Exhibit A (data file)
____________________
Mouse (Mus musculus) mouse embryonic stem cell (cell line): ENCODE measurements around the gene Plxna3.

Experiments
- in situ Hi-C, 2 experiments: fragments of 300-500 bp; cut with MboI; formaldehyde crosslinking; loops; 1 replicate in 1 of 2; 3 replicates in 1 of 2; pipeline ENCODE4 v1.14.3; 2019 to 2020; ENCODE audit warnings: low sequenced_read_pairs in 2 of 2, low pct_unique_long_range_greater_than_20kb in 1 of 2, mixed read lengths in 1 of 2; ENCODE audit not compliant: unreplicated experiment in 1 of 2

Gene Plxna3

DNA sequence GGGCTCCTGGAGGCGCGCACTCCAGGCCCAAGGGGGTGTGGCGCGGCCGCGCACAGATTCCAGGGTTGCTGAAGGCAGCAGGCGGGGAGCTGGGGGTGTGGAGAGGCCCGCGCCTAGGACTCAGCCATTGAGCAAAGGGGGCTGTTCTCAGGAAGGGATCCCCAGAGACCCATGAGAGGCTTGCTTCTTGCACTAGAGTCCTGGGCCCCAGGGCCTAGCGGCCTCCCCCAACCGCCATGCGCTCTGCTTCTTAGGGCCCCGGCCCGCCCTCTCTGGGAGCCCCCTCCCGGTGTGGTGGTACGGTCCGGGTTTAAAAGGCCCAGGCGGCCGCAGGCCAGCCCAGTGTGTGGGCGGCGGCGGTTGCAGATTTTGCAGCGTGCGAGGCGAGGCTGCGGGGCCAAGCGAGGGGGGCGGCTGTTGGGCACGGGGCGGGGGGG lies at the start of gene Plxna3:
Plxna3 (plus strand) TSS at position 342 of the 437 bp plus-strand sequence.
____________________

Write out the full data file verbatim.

Mouse (Mus musculus) mouse embryonic stem cell (cell line): ENCODE measurements around the gene Plxna3.

Experiments
- in situ Hi-C, 2 experiments: fragments of 300-500 bp; cut with MboI; formaldehyde crosslinking; loops; 1 replicate in 1 of 2; 3 replicates in 1 of 2; pipeline ENCODE4 v1.14.3; 2019 to 2020; ENCODE audit warnings: low sequenced_read_pairs in 2 of 2, low pct_unique_long_range_greater_than_20kb in 1 of 2, mixed read lengths in 1 of 2; ENCODE audit not compliant: unreplicated experiment in 1 of 2

Gene Plxna3

DNA sequence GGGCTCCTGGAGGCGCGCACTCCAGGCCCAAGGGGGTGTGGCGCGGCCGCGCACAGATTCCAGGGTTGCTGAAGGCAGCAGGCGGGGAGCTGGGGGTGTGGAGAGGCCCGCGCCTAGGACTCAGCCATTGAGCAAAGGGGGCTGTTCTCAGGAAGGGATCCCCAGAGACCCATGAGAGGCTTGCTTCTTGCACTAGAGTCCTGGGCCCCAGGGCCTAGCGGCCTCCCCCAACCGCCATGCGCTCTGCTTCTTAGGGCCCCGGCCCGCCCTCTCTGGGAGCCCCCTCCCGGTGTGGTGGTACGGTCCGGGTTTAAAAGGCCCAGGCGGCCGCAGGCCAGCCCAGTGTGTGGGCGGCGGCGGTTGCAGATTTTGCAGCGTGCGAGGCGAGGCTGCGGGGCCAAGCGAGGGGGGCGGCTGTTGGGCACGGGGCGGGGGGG lies at the start of gene Plxna3:
Plxna3 (plus strand) TSS at position 342 of the 437 bp plus-strand sequence.